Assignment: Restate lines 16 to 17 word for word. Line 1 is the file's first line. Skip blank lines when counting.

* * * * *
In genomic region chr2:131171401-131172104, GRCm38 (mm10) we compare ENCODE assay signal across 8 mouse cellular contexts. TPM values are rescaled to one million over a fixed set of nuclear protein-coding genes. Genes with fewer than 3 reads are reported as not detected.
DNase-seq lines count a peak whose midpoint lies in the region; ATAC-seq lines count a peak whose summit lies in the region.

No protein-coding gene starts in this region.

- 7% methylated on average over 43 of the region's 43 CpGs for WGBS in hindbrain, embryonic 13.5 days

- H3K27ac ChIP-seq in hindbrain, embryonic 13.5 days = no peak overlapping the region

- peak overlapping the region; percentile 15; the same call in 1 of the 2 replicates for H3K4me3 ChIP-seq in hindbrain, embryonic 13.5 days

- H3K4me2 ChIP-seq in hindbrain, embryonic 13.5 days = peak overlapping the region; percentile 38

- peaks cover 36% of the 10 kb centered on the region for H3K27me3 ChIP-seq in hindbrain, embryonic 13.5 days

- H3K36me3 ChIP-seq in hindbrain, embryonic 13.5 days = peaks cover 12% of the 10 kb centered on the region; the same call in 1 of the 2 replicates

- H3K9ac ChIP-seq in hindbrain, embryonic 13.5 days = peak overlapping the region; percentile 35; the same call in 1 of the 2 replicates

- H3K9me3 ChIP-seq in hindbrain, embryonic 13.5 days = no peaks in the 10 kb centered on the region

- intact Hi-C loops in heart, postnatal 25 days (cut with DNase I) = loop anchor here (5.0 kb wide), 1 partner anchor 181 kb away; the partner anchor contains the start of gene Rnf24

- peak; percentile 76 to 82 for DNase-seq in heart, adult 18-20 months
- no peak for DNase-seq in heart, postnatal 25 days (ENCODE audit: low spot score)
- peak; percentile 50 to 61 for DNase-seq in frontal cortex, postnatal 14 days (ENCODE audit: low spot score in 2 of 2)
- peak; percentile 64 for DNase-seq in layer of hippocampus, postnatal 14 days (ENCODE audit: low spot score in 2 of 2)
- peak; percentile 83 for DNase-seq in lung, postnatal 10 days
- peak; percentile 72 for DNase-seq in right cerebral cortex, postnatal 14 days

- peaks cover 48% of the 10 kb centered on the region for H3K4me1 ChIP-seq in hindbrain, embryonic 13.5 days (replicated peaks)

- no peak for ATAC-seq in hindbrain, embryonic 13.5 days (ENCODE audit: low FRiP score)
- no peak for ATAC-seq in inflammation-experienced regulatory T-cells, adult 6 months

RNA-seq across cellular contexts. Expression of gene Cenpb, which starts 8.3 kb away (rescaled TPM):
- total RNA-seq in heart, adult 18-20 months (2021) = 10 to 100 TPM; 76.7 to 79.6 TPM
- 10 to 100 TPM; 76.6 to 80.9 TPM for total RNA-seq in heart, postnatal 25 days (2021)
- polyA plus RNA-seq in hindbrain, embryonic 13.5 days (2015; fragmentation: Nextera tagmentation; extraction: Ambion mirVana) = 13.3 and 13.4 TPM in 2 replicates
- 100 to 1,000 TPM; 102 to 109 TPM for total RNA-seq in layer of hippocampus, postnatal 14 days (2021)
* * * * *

- peak; percentile 64 for DNase-seq in layer of hippocampus, postnatal 14 days (ENCODE audit: low spot score in 2 of 2)
- peak; percentile 83 for DNase-seq in lung, postnatal 10 days